It is limited, however, to using a single lookup criterion when trying to find information in a data table.
So instead of finding items by name only, using multiple lookup criteria would allow you, for example, to find those with a certain name that were purchased from a specific supplier, or are a certain color.
To find out more read the step by step tutorial on Lookup Formula with Multiple Criteria in Excel.
By itself, the OFFSET function, like many other Excel functions, can have limited uses. Its value lies in combining it with other functions to create flexible lookup formulas.
To find out all the details about this function, read this short tutorial on the OFFSET function.Related Tutorials
What the INDIRECT function does is allow you to change the start and end points of the formula's range without editing the formula itself.
To find out all the details, read this tutorial on the Excel SUM - INDIRECT Formula.Related Tutorials
The INDIRECT function, as its name suggests, can be used to indirectly reference a cell in a worksheet.
This is done by entering a cell reference as text string into the cell that is being read by the function.
INDIRECT converts this text string into a real cell reference, and then reads and displays the contents of this new cell.
Like many other Excel functions, on its own INDIRECT has limited usefulness. It is most effective when combined with other functions to create more complex formulas.
INDIRECT can be used with a number of functions that accept a cell reference as an argument, such as the SUM Function.
By combining the two, you can create a formula that lets you dynamically adjust the range of the SUM function without having to edit the formula itself.
To find out all the details of using this function, read this tutorial on the Excel INDIRECT Function.Related Tutorials
One recent addition to Excel's list of date functions is the WORKDAY.INTL function.
This function does pretty much the same job as the WORKDAY function except WORKDAY.INTL allows you to choose which days are designated as weekend days rather than automatically assuming them to be Saturday and Sunday.
In addition to excluding weekend days, specific holidays can also be omitted.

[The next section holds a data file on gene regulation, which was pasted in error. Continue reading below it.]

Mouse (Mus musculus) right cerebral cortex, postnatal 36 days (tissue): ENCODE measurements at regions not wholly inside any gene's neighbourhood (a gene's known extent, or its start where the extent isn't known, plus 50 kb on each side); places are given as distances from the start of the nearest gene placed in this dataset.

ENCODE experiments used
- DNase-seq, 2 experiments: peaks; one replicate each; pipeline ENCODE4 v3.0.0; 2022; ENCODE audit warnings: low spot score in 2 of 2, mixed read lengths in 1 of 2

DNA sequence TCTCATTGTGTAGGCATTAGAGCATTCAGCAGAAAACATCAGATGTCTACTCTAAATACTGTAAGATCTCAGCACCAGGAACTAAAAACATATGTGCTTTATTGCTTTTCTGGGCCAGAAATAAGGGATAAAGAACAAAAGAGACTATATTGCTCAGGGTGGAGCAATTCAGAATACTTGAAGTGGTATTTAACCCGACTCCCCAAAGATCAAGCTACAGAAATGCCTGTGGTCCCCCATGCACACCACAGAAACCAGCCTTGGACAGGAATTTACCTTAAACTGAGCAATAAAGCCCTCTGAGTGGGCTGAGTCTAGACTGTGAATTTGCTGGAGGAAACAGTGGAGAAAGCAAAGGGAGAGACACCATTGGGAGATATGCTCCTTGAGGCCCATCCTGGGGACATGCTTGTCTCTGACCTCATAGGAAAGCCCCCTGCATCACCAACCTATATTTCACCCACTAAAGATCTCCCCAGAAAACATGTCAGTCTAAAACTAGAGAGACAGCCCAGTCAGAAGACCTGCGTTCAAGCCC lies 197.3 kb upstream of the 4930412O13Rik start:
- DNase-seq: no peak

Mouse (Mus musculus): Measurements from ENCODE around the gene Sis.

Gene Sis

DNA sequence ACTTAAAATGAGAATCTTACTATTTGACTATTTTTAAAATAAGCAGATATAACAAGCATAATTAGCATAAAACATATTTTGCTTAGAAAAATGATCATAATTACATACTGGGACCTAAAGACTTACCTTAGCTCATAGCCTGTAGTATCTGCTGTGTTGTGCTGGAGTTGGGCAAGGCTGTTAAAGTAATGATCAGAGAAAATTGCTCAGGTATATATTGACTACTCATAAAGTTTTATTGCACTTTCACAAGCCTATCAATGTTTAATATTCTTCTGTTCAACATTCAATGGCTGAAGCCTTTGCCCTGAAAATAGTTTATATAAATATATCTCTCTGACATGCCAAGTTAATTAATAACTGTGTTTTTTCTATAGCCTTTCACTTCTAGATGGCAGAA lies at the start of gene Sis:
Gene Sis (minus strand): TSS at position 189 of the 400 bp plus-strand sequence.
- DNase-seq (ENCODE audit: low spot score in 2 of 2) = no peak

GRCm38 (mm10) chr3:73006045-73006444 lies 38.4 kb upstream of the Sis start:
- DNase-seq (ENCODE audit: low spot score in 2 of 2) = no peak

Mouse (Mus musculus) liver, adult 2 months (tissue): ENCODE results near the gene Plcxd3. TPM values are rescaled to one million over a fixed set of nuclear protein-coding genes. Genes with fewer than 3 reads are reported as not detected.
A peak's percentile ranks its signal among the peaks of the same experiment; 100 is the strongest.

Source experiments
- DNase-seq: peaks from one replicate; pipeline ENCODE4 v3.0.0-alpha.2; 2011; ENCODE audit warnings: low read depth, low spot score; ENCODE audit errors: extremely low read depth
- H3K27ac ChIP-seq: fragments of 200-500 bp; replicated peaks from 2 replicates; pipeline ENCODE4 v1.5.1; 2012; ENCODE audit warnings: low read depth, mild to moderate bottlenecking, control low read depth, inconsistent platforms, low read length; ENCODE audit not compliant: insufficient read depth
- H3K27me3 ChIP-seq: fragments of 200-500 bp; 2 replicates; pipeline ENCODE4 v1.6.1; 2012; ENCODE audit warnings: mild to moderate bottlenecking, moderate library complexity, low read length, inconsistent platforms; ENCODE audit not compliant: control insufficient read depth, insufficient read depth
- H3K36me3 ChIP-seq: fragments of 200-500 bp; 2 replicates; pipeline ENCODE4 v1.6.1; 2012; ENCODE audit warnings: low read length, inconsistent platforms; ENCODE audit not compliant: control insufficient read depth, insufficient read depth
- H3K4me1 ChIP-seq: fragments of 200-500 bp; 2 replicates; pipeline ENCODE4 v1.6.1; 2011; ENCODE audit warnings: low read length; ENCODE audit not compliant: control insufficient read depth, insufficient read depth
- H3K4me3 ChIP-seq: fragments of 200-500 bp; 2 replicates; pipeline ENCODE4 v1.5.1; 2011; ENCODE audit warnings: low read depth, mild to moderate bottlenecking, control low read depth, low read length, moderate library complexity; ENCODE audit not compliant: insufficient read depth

To find out all the details, read this tutorial on the Excel WORKDAY.INTL Function.
The mode, like the average and median, is a measure of central tendency and can be used for such things as finding the most frequently picked show on television or the most popular time for people to attend a certain event.To find out the details of using this function, read this tutorial on Google Spreadsheets MODE Function.
The median, another method of finding central tendency in your data, shows you the middle value in a list of numbers.
Finding the median is sometimes preferable to finding the average value in a range. One reason for choosing the median is that it gives you a number that is close to the middle of your data.
The average, on the other hand, can be skewed by unusually large or small values so that it gives you a number close to one end of your data range.
To help find the median value, this tutorial on Google Spreadsheets MEDIAN Function will give you all the necessary details.
There are a number of ways of measuring central tendency or, as it is more commonly called, the average, for a set of values.
Google Spreadsheets has a number of functions that make it easy to find some of the more commonly used average values. One of these is the AVERAGE function which is used to find the arithmetic mean.
The function is handy for finding things like average temperature; average speed; or, if you're a teacher, a student's average mark.
To find out all the details, read this short tutorial on Google Spreadsheets AVERAGE Function .
Excel's WORKDAY function can be used to calculate the start or end date of a project for a given number of working or business days.
The function automatically excludes weekend days from its calculations and it also allows you to specify holidays that you would like to omit.
To find out the details of using this function, read this tutorial on the Excel WORKDAY Function.
Another of Excel's functions that can be used to calculate the number of days between a start and end date is DATEDIF.
Not only can this function help you find the number of days between dates, it can also be used to find the number of months or years as well.
One thing however, DATEDIF is undocumented - which means you won't find it listed with other functions in Excel.
To find out the details of using this function, read this tutorial on the DATEDIF Function.
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